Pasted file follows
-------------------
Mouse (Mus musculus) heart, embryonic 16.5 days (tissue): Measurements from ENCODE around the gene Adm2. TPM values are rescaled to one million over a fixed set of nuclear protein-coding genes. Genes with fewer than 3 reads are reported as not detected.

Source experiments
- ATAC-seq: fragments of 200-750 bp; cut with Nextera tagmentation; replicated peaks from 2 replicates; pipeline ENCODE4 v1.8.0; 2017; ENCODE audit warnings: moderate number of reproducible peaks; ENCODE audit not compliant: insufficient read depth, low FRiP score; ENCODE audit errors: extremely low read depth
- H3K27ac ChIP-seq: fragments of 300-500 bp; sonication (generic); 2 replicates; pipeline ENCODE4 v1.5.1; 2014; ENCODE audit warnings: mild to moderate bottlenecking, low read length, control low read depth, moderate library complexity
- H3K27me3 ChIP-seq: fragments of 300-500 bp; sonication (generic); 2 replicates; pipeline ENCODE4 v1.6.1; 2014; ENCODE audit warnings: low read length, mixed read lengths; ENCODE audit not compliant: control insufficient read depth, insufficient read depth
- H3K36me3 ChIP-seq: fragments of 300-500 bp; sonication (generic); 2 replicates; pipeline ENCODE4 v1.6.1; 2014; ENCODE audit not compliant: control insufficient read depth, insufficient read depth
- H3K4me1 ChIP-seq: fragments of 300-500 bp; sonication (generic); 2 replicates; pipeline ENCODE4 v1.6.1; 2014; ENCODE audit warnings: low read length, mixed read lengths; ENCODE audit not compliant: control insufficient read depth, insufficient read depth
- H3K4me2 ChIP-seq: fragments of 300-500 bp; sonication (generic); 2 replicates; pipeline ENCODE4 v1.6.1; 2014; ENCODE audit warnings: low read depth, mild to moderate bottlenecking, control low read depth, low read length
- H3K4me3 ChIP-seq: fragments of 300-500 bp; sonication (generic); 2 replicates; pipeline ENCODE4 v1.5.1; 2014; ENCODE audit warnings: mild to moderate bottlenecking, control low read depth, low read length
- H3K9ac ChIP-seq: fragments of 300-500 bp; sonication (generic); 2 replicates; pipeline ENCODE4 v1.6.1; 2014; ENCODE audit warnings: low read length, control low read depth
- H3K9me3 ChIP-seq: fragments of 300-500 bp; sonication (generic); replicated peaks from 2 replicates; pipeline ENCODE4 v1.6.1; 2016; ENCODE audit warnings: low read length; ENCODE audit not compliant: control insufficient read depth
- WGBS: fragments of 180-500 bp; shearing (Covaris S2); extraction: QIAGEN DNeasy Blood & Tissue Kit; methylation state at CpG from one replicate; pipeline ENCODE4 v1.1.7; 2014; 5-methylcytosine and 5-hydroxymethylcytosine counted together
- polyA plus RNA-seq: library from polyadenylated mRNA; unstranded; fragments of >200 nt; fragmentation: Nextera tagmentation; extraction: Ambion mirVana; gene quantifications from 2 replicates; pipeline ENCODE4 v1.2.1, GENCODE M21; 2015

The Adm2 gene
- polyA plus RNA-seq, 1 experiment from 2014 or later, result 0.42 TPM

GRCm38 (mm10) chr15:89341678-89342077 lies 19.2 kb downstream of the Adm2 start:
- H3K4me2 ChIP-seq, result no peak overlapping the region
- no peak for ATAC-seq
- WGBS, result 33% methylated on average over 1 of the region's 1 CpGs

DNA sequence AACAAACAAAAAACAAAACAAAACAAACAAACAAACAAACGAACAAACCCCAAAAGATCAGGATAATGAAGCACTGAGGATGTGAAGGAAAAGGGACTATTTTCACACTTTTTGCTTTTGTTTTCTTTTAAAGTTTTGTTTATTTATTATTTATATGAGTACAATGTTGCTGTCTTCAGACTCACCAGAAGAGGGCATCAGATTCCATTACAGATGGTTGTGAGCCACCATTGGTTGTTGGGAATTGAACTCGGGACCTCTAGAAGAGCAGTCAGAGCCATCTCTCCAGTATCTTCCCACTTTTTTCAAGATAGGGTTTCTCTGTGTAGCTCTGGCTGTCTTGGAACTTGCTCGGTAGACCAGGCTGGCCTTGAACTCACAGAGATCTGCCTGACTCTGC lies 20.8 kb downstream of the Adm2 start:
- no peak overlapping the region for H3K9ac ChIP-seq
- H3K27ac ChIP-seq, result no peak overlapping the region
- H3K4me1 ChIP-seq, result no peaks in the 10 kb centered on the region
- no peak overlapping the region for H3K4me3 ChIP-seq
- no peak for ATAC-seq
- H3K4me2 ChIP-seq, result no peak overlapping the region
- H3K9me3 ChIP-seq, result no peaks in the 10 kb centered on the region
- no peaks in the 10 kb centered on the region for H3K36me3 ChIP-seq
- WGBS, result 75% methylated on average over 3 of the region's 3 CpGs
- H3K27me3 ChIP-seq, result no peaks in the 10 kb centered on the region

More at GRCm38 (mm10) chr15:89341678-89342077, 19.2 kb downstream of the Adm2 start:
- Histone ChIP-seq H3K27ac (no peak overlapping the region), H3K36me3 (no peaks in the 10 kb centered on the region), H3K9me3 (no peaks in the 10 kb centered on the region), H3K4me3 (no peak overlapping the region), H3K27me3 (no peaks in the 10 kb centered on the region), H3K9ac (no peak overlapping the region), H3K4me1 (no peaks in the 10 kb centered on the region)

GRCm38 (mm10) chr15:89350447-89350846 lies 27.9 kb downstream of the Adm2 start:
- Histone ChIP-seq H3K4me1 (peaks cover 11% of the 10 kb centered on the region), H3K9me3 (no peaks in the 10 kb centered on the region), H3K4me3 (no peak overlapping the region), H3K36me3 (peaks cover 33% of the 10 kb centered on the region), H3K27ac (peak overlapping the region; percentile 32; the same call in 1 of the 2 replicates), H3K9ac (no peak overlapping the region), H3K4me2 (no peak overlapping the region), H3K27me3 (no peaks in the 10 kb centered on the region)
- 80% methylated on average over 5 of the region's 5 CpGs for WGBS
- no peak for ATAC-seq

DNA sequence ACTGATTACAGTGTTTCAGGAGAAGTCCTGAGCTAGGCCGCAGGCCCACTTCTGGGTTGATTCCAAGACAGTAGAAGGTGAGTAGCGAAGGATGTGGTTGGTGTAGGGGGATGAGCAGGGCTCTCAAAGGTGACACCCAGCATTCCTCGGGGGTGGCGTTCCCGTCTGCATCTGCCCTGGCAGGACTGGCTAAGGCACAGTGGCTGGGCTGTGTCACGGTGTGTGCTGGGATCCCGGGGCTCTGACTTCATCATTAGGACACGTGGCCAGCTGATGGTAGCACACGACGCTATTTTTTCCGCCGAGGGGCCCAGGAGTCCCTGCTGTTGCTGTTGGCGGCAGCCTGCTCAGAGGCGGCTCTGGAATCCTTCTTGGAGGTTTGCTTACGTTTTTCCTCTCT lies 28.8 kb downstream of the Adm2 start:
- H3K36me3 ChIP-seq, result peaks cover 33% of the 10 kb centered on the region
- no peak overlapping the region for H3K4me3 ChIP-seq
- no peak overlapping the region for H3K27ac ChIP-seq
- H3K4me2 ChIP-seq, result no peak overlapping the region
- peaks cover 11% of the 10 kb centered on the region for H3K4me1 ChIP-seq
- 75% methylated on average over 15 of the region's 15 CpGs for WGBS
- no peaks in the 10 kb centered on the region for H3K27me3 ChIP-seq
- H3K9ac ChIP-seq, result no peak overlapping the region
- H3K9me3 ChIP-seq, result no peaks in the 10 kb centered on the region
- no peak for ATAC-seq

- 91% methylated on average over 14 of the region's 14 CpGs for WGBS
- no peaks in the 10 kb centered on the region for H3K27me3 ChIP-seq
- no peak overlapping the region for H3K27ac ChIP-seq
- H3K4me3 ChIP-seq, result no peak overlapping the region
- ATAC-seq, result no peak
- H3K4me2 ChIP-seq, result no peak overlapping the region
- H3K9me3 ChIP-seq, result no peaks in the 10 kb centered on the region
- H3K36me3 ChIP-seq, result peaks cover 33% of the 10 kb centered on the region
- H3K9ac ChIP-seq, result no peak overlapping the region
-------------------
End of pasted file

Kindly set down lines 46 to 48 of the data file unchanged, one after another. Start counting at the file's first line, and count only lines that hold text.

- H3K9me3 ChIP-seq, result no peaks in the 10 kb centered on the region
- no peak for ATAC-seq

- 91% methylated on average over 14 of the region's 14 CpGs for WGBS